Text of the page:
Matthew 16:18: The Petros-petra Wordplay—Greek, Aramaic, or Hebrew?

Articles 3 Comments

The pinnacle of the gospel story may be Jesus’ dramatic statement, “You are Petros and on this petra I will build my church.” The saying seems to contain an obvious Greek wordplay, indicating that Jesus spoke in Greek. However, it is possible that “Petros…petra” is a Hebrew wordplay.

Remember Shiloh!

Articles 4 Comments

Without paying attention to ancient Jewish exegesis one can easily miss the full impact of Jesus’ statement, “den of thieves.” Was Jesus solely addressing the vendors, or was he aiming at bigger game?

Pieces to the Synoptic Puzzle: Papias and Luke 1:1-4

Articles Leave a Comment

Despite a rather turbulent transmission process, the Synoptic Gospels retain an astonishing amount of authentic and reliable material.

New Testament Canon

Articles Leave a Comment

While God had used individual writers to record the books themselves, the actual acceptance of those books as being from God was subject to a long transition, a process of testing.

Reconstructing the Words of Jesus

Articles Leave a Comment

If we keep in mind that Jesus and his disciples and hearers were not speaking Greek but rather Hebrew or Aramaic, or both, then we can see that we will only arrive at Jesus’ original words by translating the Greek texts of speeches in the synoptic Gospels back into their Semitic original.

The Sons of His Will

Articles Leave a Comment

Christmas brings many carols and cards containing the words from Luke 2:14, “Goodwill to men” and “Peace to men of goodwill.” The angels praised God with words that in English may sound like a politician wishing us to “Have a nice day.” Most of us sense that these words reflect something deeper, but why did the angels use such seemingly innocuous words?

An Introduction to Synoptic Studies

Articles 6 Comments

The late Dr. Robert Lindsey, pioneer translator of the Gospels into modern Hebrew, synoptic researcher and pastor of Jerusalem’s Narkis Street Congregation, resided in Israel for over forty years. His discoveries challenge many conclusions of New Testament scholarship from the past two hundred years. Lindsey created a new approach to the study of the Synoptic Gospels. Here, Lindsey provides an introduction to the field of synoptic studies and the “Synoptic Problem.”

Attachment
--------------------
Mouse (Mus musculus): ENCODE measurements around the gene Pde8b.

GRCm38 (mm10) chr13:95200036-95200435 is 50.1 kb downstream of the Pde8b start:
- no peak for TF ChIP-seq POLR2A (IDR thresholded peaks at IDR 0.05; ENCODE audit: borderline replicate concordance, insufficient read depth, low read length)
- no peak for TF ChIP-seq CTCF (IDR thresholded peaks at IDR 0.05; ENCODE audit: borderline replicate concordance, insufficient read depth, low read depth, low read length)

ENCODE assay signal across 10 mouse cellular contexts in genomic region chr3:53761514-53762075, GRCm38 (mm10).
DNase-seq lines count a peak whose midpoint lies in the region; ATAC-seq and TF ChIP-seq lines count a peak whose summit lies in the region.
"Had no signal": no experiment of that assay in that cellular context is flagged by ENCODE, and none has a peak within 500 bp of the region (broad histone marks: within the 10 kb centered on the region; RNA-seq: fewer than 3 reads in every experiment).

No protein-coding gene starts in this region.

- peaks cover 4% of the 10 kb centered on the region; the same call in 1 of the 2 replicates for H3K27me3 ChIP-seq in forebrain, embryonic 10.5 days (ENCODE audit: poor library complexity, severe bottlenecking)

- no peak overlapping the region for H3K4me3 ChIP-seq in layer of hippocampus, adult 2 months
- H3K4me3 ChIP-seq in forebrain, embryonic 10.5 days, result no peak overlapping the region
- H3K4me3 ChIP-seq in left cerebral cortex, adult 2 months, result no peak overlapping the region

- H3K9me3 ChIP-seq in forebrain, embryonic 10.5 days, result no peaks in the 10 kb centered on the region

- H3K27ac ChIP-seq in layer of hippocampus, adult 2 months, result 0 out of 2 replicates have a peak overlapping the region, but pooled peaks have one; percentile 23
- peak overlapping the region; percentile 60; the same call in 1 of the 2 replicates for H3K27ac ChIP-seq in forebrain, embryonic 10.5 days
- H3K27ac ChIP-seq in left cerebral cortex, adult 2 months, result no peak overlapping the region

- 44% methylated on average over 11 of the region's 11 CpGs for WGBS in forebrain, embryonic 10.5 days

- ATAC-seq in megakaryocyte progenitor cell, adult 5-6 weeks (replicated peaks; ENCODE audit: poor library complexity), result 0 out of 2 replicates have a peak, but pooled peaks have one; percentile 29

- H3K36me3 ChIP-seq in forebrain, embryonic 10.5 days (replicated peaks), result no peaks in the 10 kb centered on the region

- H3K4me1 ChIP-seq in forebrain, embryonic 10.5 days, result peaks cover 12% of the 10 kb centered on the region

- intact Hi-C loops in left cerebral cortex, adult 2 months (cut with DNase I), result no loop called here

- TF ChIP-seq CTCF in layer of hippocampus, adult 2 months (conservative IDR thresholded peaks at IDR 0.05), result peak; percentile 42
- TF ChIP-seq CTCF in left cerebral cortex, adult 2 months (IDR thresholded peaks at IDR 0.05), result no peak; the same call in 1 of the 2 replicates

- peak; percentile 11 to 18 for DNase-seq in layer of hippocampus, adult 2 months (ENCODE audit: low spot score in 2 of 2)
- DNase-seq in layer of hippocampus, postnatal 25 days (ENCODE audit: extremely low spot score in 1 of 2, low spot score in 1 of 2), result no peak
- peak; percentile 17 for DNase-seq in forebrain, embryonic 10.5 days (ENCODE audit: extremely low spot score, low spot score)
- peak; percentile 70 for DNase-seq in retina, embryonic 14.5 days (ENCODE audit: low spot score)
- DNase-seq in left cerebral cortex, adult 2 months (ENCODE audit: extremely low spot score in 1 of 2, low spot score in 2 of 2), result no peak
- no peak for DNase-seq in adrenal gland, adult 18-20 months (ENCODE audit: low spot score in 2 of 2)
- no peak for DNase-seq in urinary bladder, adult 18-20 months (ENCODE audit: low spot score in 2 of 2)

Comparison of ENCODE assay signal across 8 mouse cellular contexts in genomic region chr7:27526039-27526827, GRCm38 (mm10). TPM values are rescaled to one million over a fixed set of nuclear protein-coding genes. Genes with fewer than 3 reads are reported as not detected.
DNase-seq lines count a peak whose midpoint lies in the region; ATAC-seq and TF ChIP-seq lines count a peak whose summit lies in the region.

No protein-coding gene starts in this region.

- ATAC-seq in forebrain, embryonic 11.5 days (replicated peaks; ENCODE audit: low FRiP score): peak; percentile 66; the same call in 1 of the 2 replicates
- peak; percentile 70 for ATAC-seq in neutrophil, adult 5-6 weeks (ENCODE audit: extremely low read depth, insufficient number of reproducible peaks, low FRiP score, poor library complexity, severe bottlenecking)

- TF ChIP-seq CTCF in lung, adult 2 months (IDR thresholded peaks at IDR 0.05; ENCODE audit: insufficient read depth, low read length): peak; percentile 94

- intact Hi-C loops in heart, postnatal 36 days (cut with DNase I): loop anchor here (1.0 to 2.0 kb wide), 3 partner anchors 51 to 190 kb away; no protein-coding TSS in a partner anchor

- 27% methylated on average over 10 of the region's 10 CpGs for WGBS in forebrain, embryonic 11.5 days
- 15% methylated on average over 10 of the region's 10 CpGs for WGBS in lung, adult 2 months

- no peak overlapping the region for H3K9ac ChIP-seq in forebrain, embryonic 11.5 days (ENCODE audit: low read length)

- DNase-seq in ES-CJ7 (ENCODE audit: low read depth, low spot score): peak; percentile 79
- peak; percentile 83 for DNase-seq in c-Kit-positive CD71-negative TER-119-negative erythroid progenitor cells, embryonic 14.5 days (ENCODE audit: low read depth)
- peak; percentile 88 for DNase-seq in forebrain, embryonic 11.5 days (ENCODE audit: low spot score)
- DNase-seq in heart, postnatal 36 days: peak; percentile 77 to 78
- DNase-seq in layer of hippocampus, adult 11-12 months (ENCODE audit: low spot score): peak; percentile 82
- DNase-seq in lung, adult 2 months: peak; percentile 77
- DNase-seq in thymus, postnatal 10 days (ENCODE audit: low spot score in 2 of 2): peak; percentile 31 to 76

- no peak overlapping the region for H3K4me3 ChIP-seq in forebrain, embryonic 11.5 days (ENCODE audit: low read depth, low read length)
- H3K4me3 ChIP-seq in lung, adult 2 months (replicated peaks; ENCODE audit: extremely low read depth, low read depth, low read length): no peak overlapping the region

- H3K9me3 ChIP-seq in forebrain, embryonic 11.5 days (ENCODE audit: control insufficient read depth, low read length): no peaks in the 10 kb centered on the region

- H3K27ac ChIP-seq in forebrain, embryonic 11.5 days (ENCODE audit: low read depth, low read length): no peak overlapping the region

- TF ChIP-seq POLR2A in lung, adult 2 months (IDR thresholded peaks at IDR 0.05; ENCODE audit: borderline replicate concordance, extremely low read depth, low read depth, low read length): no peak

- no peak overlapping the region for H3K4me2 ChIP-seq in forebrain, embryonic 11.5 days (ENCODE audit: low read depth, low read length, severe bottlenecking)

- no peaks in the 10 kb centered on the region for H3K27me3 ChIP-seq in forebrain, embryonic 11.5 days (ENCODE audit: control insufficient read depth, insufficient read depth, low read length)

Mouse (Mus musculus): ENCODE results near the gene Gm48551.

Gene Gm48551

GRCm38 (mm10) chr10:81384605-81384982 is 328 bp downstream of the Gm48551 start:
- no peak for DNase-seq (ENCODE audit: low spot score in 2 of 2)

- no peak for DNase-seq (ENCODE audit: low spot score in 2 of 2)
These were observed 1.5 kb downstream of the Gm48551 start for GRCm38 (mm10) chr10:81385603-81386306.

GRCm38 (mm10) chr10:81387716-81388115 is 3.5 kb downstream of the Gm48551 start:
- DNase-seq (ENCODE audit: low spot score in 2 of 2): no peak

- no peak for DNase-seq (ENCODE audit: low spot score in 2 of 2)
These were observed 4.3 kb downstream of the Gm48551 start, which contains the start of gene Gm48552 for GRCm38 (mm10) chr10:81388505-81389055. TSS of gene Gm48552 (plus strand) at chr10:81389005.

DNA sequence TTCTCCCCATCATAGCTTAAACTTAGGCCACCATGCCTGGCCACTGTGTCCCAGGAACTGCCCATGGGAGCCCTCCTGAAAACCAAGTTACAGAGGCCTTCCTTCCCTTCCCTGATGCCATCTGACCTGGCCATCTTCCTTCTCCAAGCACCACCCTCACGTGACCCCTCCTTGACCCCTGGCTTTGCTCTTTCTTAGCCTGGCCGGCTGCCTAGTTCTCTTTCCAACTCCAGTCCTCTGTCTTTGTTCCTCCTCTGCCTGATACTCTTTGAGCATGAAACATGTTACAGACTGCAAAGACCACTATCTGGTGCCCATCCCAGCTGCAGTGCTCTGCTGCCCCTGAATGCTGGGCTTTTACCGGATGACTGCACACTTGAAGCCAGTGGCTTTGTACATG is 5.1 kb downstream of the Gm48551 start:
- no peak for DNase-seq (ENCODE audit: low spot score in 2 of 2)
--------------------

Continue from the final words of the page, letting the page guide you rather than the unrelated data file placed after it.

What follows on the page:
Who Was Jesus?

Blog 1 Comment

TIME magazine’s August 15, 1988 issue presented a sad picture of the current state of scholarly knowledge. After 200 years of “scientific” investigation into New Testament records of the life of Jesus, scholars are more divided than ever as to who Jesus was and who he thought he was. Even sadder, the Herculean efforts of generations of scholars have brought Jesus no nearer to the ordinary believer.

Mary and Martha: The Rest of the Story

Articles Leave a Comment

In Robert L. Lindsey’s theory of gospel transmission, the Hebrew version of Jesus’ biography and its Greek translation have both been lost. Although none of the synoptic Gospels preserves the original text in its entirety, together they do preserve all, or nearly all, of the stories in the original work.

Discovering Longer Gospel Stories

Articles 5 Comments

Research by Robert L. Lindsey has helped clarify the process by which gospel texts were preserved and transmitted. Luke desired, he said in his prologue, to present to Theophilus an “orderly” account. Such ordering is to be noted in Matthew and Mark, as well. These attempts at ordering help us understand why so many of the synoptic gospel stories appear in a different chronological order from gospel to gospel.

The Syndicated Donkey

Articles Leave a Comment

Randall Buth may have discovered a significant idiom in the Greek text of Luke. This idiom could help us in determining the original language of Jesus’ biography. In Luke 19:33, did the donkey that Jesus rode into Jerusalem on Palm Sunday have more that one owner as the Greek text states?

Discovering the Hebrew Undertext of the Synoptic Gospels

Articles 1 Comment

One may contend that there existed a basic text of Jesus’ life story written in Hebrew. One arrives at this assumption not merely on the basis of the church fathers’ writings, but because the Greek texts of the synoptic gospels show so much evidence of being “translation Greek,” that is, Greek that contains Hebrew idioms and sentence structures.